US Open 2013: Dan Evans can have a bright future
Last updated on .From the section Tennis
Dan Evans never suffered from a lack of confidence, but over the past six months he has finally provided concrete evidence that he has a bright future.
In the aftermath of his US Open third-round defeat by Tommy Robredo here in New York, our conversation turned to Great Britain's Davis Cup tie in Croatia this month. "It would be a bold captain not to pick me," he said.
Leon Smith will make that decision, and will also sit down with Evans to plan a schedule for the rest of the season.
The 23-year-old wants to be able to bypass qualifying for January's Australian Open, and to be sure of doing that he will need to get his ranking inside the top 100.
He is projected to rise inside the world's top 150 (from a ranking of 367 in March) when the next list is published at the conclusion of the US Open and, with very few points to defend over the coming months, he will have plenty of opportunity.
The target now will be the top-tier events on the Challenger Tour, which could see him spending the British autumn in places like Tashkent, Mendoza, Montevideo and Bogota.
There is also a hope that he could be offered a wildcard into one of the smaller events on the ATP tour: Stockholm, Moscow and Vienna all stage tournaments in the same week in the middle of October, and a couple of wins there would contribute meaningful ranking points.
We always knew he had the talent, and past Davis Cup performances suggested he also had the temperament to cut it at the highest level.
What had been conspicuously lacking was the commitment to live his life like a professional tennis player. The work he has put in with the LTA's fitness trainer Steve Kotze, and his willingness to commit to what has turned out to be a six-week tour of North America, suggest he also now has the required resolve.
The support from the LTA is crucial. Evans does not yet have a permanent coach, but Kotze's presence on this trip has been invaluable and Smith, who is also the LTA's head of men's tennis, has acted as coach, mentor and tactician.
He has long been a frustrated admirer of Evans, and made the bold call to select him for the Davis Cup tie against Russia in April. Evans won the deciding rubber in some style, and Smith's frustration is melting away.
He told BBC Sport: "Someone like Dan - and you find this with those with a lot more potential - once they dip their feet into the higher level events and they get an understanding that they could be earning great money at great tournaments every week, and actually have the ability to beat this level of players on the tour, they'll stay there, and that's what Dan has done."
Fellow Briton Andy Murray, the US Open and Wimbledon champion, has also noticed a distinct change in attitude, and tweeted during the fourth set of the Robredo match that Evans should be so proud of his performances.
Murray's support, and the insight he can provide on virtually every player in the top 100, will be invaluable to Evans, who is aware of Murray warming to his cause.
"He [Murray] likes to work very hard, and does everything to the letter of the law," said Evans. "That's what I'm trying to do and he respects me a little bit more now."
Evans also has an agent to help press his case. Along with the likes of Victoria Azarenka, Jerzy Janowicz and golfer Phil Mickelson, he is now on the books of Lagardere Unlimited.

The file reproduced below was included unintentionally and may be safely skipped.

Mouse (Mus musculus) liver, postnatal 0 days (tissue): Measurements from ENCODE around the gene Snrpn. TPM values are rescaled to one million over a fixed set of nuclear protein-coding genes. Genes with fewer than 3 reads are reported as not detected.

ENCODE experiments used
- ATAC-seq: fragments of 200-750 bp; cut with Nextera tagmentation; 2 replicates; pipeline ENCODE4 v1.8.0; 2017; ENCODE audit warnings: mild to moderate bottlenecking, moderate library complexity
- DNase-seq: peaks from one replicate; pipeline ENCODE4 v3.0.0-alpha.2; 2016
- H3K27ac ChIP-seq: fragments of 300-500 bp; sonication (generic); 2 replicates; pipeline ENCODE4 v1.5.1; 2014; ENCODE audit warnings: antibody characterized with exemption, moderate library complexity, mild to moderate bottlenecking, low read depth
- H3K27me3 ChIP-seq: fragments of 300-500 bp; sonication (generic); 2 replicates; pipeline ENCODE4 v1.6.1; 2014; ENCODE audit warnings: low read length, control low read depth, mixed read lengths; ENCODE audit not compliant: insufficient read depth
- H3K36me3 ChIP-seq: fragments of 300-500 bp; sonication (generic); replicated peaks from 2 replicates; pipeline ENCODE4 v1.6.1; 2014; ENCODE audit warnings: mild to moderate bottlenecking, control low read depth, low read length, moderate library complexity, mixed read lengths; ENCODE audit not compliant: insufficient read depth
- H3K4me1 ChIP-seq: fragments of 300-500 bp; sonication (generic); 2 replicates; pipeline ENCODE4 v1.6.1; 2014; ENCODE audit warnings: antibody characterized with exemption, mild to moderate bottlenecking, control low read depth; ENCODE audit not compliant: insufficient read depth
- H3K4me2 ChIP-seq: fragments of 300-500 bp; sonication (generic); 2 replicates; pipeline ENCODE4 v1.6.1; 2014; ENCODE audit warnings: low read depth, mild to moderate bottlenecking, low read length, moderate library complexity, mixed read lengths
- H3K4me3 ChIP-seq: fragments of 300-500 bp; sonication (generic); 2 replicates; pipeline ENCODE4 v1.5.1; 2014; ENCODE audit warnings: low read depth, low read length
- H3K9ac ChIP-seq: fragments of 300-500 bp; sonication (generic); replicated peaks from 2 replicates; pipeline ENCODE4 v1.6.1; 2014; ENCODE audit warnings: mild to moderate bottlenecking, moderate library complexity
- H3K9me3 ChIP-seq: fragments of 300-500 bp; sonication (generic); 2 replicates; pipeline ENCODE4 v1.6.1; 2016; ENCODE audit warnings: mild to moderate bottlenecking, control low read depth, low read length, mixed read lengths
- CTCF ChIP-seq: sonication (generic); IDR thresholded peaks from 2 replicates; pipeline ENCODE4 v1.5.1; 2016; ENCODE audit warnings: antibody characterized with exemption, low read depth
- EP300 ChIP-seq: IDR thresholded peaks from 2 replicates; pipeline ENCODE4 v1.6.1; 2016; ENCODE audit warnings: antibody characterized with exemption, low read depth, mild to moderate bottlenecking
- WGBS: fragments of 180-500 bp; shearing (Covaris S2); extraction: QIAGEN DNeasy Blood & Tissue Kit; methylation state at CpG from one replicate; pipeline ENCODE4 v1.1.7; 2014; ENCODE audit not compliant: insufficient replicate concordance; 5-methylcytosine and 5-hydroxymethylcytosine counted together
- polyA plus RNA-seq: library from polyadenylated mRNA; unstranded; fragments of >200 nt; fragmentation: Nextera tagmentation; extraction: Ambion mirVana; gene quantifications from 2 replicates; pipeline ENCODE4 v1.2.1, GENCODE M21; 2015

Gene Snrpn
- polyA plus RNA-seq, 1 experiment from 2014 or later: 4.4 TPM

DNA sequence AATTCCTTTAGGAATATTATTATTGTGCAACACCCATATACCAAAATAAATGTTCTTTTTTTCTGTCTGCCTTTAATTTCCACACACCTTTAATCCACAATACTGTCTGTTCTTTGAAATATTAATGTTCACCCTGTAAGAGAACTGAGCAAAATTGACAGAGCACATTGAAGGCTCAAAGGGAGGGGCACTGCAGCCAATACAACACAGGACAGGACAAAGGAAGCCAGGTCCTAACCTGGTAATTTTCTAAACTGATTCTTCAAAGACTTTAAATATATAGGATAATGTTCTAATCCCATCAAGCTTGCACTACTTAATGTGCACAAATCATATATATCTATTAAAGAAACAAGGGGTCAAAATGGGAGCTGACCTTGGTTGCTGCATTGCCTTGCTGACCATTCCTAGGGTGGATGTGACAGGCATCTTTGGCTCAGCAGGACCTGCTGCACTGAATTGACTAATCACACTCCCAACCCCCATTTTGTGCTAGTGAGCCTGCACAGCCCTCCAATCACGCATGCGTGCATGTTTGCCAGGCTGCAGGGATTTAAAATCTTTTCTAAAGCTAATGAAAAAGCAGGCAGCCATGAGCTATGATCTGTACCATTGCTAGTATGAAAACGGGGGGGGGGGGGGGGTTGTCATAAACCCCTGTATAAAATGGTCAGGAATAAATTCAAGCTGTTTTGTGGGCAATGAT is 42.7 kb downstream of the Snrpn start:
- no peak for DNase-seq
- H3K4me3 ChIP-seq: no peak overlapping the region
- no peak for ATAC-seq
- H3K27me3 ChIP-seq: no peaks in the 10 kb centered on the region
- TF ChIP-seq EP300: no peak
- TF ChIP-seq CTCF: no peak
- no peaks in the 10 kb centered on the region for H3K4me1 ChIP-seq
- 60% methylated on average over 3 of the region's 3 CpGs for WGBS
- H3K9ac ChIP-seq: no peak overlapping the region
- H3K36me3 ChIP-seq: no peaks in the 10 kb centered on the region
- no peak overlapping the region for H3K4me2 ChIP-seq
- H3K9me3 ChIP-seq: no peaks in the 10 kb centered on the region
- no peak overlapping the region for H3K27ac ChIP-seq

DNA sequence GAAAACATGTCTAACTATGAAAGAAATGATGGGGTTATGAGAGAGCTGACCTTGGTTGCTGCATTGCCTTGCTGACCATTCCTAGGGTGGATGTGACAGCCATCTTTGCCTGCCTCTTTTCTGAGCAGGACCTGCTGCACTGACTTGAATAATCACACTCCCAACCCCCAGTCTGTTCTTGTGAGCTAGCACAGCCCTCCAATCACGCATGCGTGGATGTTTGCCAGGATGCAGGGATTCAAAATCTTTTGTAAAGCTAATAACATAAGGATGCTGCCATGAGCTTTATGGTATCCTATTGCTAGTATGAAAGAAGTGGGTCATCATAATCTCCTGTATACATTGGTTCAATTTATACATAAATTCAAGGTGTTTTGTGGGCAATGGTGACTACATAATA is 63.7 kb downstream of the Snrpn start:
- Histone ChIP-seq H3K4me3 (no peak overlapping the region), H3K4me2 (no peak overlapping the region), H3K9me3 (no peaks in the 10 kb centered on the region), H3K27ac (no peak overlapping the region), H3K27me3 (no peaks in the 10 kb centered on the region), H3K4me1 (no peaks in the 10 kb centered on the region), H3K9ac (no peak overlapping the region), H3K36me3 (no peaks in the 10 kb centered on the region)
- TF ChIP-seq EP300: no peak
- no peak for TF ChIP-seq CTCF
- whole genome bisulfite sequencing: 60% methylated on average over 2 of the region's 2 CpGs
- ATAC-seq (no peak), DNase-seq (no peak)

The company's Stuart Duguid invited Evans to an exploratory meeting on the eve of his first-round match against Kei Nishikori, and the qualifier was very happy to shake hands on a deal there and then.
With the assistance of the LTA, Duguid will hope to persuade one or two tournament directors around the world that Evans is worth a place in their draw. He does not consider the investment to be a gamble.
"We only have a limited amount of resources and time to spend on these guys," he told BBC Sport. "We're definitely happy to do that for Dan as we think he's going to be a top player.
"Our company has strategically thought, 'Let's see these guys coming through at 22 or 23 that have been ignored in the past'.
"Janowicz is another example of a guy like that who was playing Futures in Glasgow about 18 months ago and was a Wimbledon semi-finalist this year - so it can happen, and I think Dan is right out of that mould as well."
And remember, Evans is only 23. More than half of the players in the world's top 50 are 28 or older.
He gave Robredo a much tougher match than Federer.
@tenniser - I agree most of what you say but winning one ATP250 or reaching two ATP250 finals would get Dan in the top 100 a lot quicker than anything else.
You need to play top players regularly to improve - sticking in the challengers would be a mistake.
The key is whether he can build from this & sustain the intensity in training & future tournaments.
@11 Not necessarily. It's not like his height hinders his power, he can serve at 130mph. Ferrer is an example of a top player of similar stature; there's more than one way to skin a cat as they say.
I also wonder how many other talented players there are just doing the basic work and taking the easy LTA money hovering around the Challenger circuits ?
Past history also indicated that Murray would lose last year's US Open final and this year's Wimbledon. Fortunately, the past does not have to dictate the future. Evans has taken the important step in recognising those elements of his past that were detrimental to his progress and making a decision to change them.
It's Sooooooooo annoying when you know he has the ability to at
least reach the top 50.
Get to work Dan !!!!!!!!!!!!!!!!!!!!!!!!!!!!!!!!
There will be dips but it appears that he is putting the work in now, so he should continue to rise in the rankings.
Hopefully the likes of Evans can be the start of a new era of players that are allowed time to develop to play for longer.